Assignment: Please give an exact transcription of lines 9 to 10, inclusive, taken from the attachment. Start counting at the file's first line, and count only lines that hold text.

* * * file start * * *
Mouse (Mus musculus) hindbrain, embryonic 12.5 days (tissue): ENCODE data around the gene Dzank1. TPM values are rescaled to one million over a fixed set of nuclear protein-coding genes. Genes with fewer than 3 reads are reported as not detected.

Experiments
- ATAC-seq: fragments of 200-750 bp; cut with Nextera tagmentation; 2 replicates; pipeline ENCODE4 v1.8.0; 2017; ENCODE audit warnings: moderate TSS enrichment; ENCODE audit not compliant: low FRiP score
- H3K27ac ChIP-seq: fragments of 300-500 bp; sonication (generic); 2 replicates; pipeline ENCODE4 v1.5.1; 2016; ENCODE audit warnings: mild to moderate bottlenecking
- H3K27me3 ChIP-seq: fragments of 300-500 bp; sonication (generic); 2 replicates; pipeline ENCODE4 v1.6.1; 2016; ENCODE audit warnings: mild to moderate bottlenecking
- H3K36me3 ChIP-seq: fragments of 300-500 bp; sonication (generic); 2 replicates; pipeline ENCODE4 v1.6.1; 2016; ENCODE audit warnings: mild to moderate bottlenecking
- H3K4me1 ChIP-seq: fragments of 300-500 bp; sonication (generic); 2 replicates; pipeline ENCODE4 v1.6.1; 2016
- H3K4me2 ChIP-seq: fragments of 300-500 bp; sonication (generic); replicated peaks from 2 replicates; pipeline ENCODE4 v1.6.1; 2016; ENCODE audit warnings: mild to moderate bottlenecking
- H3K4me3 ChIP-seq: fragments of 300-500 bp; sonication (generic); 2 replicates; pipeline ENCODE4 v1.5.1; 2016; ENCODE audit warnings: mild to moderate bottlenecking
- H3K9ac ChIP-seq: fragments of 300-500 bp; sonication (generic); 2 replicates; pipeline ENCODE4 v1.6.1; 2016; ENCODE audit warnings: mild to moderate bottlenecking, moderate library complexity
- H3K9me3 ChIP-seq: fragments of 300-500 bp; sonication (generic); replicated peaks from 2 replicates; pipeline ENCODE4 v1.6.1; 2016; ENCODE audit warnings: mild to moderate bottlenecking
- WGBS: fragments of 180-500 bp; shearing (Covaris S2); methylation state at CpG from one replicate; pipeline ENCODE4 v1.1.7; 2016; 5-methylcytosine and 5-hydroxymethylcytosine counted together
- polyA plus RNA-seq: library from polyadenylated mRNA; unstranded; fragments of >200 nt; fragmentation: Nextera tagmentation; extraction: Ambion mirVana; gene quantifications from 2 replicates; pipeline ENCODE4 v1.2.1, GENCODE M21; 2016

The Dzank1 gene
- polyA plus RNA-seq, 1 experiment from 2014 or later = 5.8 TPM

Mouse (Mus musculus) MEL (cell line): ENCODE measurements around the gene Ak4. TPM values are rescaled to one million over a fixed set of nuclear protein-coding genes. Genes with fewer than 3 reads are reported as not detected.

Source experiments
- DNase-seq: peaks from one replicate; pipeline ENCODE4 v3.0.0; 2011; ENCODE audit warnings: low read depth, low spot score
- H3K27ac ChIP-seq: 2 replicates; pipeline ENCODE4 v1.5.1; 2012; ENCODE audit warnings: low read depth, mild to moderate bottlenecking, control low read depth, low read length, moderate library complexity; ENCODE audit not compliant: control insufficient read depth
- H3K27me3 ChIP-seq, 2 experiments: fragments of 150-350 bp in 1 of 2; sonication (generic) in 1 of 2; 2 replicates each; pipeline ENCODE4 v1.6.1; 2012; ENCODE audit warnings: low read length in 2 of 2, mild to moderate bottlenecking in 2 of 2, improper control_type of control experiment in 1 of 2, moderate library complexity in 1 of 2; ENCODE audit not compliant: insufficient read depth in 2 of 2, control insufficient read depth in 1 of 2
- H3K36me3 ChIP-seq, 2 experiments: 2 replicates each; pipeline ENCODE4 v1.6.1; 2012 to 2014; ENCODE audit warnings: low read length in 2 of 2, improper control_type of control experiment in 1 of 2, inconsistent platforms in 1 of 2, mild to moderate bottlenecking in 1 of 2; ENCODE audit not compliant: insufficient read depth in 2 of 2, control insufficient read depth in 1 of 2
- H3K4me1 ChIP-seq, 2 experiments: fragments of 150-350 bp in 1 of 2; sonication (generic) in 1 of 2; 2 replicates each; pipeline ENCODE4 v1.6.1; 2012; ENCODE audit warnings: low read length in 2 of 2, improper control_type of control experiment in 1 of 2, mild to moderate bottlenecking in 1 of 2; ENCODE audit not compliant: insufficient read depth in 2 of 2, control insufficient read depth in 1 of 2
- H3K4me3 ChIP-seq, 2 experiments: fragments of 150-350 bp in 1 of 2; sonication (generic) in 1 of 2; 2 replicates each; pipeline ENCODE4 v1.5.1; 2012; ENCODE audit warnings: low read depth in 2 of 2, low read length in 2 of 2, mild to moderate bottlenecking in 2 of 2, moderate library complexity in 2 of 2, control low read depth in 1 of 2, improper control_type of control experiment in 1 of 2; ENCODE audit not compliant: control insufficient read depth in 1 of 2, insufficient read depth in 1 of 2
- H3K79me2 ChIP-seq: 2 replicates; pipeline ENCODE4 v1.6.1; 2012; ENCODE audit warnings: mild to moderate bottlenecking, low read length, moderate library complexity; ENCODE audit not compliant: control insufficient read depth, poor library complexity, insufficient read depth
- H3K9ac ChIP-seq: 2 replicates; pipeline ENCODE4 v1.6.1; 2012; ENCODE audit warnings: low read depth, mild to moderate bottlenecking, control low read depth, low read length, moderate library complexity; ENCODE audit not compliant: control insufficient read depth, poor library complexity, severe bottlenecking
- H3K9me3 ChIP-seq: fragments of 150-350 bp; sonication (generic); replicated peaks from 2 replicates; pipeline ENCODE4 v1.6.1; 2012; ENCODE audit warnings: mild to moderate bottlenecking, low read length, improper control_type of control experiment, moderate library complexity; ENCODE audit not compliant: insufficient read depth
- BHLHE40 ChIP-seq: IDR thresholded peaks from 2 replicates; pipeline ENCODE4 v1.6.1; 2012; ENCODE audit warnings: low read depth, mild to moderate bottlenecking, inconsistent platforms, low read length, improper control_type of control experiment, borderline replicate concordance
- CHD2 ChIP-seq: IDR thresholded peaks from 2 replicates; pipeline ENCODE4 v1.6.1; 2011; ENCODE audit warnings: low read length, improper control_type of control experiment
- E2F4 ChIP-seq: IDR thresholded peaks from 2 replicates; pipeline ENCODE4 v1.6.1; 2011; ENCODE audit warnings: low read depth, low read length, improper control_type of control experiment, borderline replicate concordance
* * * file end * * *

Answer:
- H3K4me3 ChIP-seq: fragments of 300-500 bp; sonication (generic); 2 replicates; pipeline ENCODE4 v1.5.1; 2016; ENCODE audit warnings: mild to moderate bottlenecking
- H3K9ac ChIP-seq: fragments of 300-500 bp; sonication (generic); 2 replicates; pipeline ENCODE4 v1.6.1; 2016; ENCODE audit warnings: mild to moderate bottlenecking, moderate library complexity